In the effort to reach 100Gps speeds, the lions share of the media coverage goes to the DWDM systems with companies like Ciena (NASDAQ:CIEN, news, filings) and Infinera (NASDAQ:INFN, news, filings) demonstrating 100G transmissions over a few hundred miles, etc. However, that's really only going to be useful if you have something to plug it into on each end. Therefore, today's announcement by Juniper Networks (NASDAQ:JNPR, news, filings) is of equivalent importance. Juniper introduced a 100GE interface to its T1600 router, becoming the first to commercially offer such a product.
It took many years for 10G and 40G to really catch on, but the story of 100G looks like it may be different. Because the commercial availability and viability of 100G technologies is lagging the market's desire to buy them, first mover advantage is going to be much more important this time around. Verizon (NYSE:VZ, news, filings) is out there with a bullwhip demanding 100G ASAP or else, and you can bet AT&T (NYSE:T, news, filings) and other incumbents have similar levels of interest. I doubt very much if Cisco Systems (NASDAQ:CSCO, news, filings) is far behind here though, and Juniper's announcement may be matched in a matter of weeks and almost surely by the end of the summer.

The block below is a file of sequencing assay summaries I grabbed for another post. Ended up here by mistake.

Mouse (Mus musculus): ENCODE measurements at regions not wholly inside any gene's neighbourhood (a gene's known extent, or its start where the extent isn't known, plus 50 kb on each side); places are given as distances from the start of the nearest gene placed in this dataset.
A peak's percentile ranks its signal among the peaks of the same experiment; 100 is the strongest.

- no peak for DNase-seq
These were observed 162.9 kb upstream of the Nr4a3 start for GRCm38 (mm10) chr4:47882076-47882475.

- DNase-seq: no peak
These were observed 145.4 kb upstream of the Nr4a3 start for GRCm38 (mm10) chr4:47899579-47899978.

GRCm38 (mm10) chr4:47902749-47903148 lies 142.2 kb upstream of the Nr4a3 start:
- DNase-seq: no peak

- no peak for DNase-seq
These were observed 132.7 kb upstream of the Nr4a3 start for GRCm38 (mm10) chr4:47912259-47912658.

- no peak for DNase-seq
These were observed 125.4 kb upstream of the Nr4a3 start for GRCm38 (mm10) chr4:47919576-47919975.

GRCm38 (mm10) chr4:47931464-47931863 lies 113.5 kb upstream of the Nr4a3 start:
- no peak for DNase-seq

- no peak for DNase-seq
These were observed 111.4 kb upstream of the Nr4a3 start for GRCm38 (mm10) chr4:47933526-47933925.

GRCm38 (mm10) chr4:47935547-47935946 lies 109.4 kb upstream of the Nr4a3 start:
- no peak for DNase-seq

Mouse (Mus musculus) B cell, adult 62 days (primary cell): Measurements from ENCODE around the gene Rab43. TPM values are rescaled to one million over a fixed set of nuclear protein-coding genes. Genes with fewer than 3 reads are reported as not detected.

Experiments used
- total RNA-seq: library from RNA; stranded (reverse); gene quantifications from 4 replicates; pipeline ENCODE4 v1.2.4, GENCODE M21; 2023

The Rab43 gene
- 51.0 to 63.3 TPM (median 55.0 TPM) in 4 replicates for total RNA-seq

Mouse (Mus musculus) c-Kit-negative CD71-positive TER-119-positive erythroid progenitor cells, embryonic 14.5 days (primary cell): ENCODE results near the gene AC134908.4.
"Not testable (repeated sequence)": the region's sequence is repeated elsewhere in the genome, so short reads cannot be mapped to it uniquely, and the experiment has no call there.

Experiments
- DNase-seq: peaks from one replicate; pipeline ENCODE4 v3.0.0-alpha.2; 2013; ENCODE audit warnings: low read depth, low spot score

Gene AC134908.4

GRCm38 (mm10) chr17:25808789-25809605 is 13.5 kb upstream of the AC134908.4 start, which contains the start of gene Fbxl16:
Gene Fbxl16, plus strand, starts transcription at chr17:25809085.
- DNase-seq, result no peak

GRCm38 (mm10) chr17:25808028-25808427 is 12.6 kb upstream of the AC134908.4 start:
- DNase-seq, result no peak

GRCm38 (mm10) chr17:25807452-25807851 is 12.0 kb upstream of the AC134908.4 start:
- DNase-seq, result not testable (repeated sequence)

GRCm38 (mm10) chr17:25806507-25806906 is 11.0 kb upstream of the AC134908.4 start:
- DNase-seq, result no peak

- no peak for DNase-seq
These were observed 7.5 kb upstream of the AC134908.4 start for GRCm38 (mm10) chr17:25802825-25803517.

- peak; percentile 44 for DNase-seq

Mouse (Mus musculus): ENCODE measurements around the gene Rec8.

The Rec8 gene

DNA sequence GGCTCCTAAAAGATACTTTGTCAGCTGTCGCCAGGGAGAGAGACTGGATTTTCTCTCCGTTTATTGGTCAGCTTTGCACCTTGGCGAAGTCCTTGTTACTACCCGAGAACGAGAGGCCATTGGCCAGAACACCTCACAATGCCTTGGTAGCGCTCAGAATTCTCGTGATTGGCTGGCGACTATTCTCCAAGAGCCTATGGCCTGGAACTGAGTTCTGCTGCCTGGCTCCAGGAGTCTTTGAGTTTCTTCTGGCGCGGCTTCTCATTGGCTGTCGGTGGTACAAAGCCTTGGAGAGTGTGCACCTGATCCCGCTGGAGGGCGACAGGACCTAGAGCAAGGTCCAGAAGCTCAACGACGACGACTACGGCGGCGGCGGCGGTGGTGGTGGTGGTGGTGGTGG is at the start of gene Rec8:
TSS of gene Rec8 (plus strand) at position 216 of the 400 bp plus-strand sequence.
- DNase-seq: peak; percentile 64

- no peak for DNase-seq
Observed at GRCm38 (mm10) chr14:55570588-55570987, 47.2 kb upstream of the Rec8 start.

The problem is one of complexity and scaling. 10G isn't enough anymore because it is quickly becoming too small a pipe relative to the flow being handled. When one has to manage too many pipes, operational expenses don't scale properly as traffic grows. According to Light Reading, the cost of per bit 100G will be just barely below that of 10G, and that is very encouraging. That's better than 40G even now, and when you add in the savings from network simplification and future scaling, it looks like 100G will be worth buying rather soon after it is introduced.
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